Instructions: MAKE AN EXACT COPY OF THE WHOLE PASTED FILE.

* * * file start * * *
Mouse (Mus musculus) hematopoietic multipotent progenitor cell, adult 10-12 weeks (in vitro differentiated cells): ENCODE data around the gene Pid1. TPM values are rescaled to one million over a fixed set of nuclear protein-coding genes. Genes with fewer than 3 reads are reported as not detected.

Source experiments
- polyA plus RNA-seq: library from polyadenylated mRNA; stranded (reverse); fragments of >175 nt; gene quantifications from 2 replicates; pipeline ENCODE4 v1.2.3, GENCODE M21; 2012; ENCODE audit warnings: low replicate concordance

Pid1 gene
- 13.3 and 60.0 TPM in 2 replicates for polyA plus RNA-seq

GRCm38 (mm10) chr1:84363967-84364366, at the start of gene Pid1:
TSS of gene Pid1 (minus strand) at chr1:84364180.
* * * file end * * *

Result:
Mouse (Mus musculus) hematopoietic multipotent progenitor cell, adult 10-12 weeks (in vitro differentiated cells): ENCODE data around the gene Pid1. TPM values are rescaled to one million over a fixed set of nuclear protein-coding genes. Genes with fewer than 3 reads are reported as not detected.

Source experiments
- polyA plus RNA-seq: library from polyadenylated mRNA; stranded (reverse); fragments of >175 nt; gene quantifications from 2 replicates; pipeline ENCODE4 v1.2.3, GENCODE M21; 2012; ENCODE audit warnings: low replicate concordance

Pid1 gene
- 13.3 and 60.0 TPM in 2 replicates for polyA plus RNA-seq

GRCm38 (mm10) chr1:84363967-84364366, at the start of gene Pid1:
TSS of gene Pid1 (minus strand) at chr1:84364180.